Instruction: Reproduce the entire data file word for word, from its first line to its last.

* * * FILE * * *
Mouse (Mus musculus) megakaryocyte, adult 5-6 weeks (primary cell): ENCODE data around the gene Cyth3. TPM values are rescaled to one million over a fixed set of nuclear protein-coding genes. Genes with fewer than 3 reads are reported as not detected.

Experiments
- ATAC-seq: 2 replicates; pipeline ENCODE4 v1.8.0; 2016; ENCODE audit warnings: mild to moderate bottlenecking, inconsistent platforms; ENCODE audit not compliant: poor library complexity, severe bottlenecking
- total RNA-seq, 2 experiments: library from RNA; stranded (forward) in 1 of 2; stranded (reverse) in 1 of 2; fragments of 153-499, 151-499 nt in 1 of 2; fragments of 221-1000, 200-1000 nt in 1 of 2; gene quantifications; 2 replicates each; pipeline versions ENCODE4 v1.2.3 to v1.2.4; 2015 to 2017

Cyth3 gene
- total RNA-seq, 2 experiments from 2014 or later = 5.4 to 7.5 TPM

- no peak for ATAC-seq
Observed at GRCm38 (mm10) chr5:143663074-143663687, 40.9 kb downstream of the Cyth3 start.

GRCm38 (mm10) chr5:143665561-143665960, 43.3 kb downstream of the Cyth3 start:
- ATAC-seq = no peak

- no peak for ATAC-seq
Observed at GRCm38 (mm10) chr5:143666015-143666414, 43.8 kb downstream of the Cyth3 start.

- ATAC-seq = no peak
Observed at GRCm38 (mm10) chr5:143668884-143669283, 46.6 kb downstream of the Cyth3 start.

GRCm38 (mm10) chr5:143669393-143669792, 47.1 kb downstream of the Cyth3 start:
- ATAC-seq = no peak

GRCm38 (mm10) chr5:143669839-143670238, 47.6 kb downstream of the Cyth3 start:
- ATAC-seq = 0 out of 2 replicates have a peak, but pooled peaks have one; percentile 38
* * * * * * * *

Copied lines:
Mouse (Mus musculus) megakaryocyte, adult 5-6 weeks (primary cell): ENCODE data around the gene Cyth3. TPM values are rescaled to one million over a fixed set of nuclear protein-coding genes. Genes with fewer than 3 reads are reported as not detected.

Experiments
- ATAC-seq: 2 replicates; pipeline ENCODE4 v1.8.0; 2016; ENCODE audit warnings: mild to moderate bottlenecking, inconsistent platforms; ENCODE audit not compliant: poor library complexity, severe bottlenecking
- total RNA-seq, 2 experiments: library from RNA; stranded (forward) in 1 of 2; stranded (reverse) in 1 of 2; fragments of 153-499, 151-499 nt in 1 of 2; fragments of 221-1000, 200-1000 nt in 1 of 2; gene quantifications; 2 replicates each; pipeline versions ENCODE4 v1.2.3 to v1.2.4; 2015 to 2017

Cyth3 gene
- total RNA-seq, 2 experiments from 2014 or later = 5.4 to 7.5 TPM

- no peak for ATAC-seq
Observed at GRCm38 (mm10) chr5:143663074-143663687, 40.9 kb downstream of the Cyth3 start.

GRCm38 (mm10) chr5:143665561-143665960, 43.3 kb downstream of the Cyth3 start:
- ATAC-seq = no peak

- no peak for ATAC-seq
Observed at GRCm38 (mm10) chr5:143666015-143666414, 43.8 kb downstream of the Cyth3 start.

- ATAC-seq = no peak
Observed at GRCm38 (mm10) chr5:143668884-143669283, 46.6 kb downstream of the Cyth3 start.

GRCm38 (mm10) chr5:143669393-143669792, 47.1 kb downstream of the Cyth3 start:
- ATAC-seq = no peak

GRCm38 (mm10) chr5:143669839-143670238, 47.6 kb downstream of the Cyth3 start:
- ATAC-seq = 0 out of 2 replicates have a peak, but pooled peaks have one; percentile 38